The battle heats up over Israel's AU observer status

Israeli flag
8 min read
17 August, 2021
In-depth: There is growing opposition to Israel's new observer status at the African Union, with member states and civil society groups citing the country's ongoing occupation of Palestine.

As a modern-day colonial power, Israel offends the anti-colonial spirit of the African Union (AU) and cannot play any role in the organisation until it ends its occupation of Palestine.

This is the message from dozens of political and civil society groups in Africa – who together with several African governments - are protesting the 22 July decision by AU Commission chairperson, Moussa Faki Mahamat, to grant Israel observer status in the continental union.

Unprecedented African solidarity

The Umbrella for Democratic Change (UDC) in Botswana and the Labour Economists and Afrikan Democrats (LEAD) in Zimbabwe joined forces with the Socialist Forum of Ghana and Namibia’s Landless People’s Movement and the Centre for People’s Resistance to call on AU member states to reject Mahamat’s decision, and discuss the matter at the next session of the AU executive council.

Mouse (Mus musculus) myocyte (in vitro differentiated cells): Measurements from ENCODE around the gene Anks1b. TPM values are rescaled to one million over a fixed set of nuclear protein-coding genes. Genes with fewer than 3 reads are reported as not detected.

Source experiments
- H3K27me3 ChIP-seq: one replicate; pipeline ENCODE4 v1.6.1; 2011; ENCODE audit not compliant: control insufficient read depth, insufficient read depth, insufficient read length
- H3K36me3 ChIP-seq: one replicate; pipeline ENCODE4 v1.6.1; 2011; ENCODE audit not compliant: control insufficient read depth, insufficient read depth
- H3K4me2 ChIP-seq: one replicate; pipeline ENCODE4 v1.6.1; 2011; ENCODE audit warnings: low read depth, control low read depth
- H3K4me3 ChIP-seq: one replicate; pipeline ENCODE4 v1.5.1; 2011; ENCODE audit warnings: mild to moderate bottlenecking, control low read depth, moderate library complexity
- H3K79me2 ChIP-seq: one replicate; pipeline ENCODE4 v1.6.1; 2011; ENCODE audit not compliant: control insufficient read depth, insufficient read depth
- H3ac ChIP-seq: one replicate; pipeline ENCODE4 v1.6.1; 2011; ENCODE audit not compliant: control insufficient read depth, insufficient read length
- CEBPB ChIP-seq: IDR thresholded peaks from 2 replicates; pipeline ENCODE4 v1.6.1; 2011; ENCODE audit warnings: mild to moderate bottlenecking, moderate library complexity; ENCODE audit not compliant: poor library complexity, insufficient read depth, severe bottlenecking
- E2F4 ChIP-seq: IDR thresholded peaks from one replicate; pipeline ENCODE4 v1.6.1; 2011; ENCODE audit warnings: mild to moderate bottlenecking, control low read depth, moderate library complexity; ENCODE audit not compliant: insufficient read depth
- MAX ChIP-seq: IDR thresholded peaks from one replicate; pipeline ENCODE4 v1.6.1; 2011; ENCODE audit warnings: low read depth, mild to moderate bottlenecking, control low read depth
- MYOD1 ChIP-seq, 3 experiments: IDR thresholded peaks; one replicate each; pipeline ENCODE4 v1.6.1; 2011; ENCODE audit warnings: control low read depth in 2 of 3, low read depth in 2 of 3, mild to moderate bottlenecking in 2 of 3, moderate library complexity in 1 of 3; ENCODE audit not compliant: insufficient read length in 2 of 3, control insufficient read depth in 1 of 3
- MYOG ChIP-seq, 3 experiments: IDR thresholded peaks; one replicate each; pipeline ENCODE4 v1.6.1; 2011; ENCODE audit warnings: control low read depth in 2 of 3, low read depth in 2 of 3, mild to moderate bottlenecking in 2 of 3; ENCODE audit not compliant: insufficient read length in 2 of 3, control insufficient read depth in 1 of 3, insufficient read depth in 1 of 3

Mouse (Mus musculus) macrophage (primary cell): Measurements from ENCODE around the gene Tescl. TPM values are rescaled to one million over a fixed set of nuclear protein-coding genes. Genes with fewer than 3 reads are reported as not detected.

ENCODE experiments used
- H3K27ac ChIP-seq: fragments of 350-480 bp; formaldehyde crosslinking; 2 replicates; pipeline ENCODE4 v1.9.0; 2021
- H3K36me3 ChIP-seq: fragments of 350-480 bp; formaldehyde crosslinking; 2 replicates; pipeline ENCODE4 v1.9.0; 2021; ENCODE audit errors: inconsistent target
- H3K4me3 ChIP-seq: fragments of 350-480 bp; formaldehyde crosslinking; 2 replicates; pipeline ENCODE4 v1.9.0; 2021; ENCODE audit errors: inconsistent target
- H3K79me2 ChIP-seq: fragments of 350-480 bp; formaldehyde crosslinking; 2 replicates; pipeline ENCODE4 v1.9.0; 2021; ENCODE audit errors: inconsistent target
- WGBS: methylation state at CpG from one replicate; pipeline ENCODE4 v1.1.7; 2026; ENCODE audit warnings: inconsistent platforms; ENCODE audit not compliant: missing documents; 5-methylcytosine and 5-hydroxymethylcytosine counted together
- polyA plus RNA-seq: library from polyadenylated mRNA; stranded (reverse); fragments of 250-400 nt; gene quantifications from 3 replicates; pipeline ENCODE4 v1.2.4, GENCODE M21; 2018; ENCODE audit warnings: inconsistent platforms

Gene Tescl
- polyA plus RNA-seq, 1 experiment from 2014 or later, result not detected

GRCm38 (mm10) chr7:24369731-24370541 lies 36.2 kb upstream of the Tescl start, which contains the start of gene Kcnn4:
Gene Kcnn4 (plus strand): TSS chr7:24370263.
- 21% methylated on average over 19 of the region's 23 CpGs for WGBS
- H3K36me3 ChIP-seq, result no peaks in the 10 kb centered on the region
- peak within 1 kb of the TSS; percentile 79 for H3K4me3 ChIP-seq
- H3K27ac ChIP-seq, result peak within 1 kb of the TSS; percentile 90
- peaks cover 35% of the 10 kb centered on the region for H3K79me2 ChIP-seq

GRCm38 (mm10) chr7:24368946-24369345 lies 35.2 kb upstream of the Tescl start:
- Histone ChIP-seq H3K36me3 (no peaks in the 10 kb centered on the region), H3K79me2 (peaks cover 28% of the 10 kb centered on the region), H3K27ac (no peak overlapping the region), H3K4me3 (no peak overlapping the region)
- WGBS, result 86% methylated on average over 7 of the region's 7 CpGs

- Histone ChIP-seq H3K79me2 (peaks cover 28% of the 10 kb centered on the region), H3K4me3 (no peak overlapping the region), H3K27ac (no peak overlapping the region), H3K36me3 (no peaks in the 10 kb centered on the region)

"Dozens of political and civil society groups in Africa – together with several African governments - are protesting the decision to grant Israel observer status in the African Union"

Other African groups such as the Pan-Afrikan Renaissance group in Uganda, Guinea’s All-African Revolutionary People’s Party, the Economic Fighters League of Ghana, and the Revolutionary Socialist League of Kenya are also part of the movement.

Coming together as the Pan-African Palestine Solidarity Network (PAPSN), the groups were joined by the Botswana Federation of Public Private and Parastatal Sector Unions (BOFEPUSU), the Botswana Federation of Trade Unions, Socialist Students and Workers Network in Ghana, the Ghanaian branch of the International Socialist Organisation, as well as Palestine solidarity organisations from Malawi, Mauritius, Tanzania, Senegal, Nigeria, Zimbabwe, Kenya and South Africa.

Environmental and development activists from Kenya and the Democratic Republic of the Congo (DRC) along with religious groups from Nigeria and South Africa are also part of the collective.

The wide representation of groups from across Africa is unprecedented in terms of Palestine solidarity, and more groups are joining the network, says PAPSN spokesperson, William Shoki. An unintended consequence of Israel gaining AU observer status is the mobilisation of such groups and an outpouring of support and solidarity for Palestine from almost every region of Africa.

Suraya - Israel/AU
Protesters pictured outside of the Pan-African Parliament. [TNA/Suraya Dadoo]

In a strong statement, PAPSN described Mahamat’s decision as “undemocratic and unilateral”, sidestepping the AU’s norms of procedure. This, says Shoki, “risks undermining the stability and credibility of the AU”.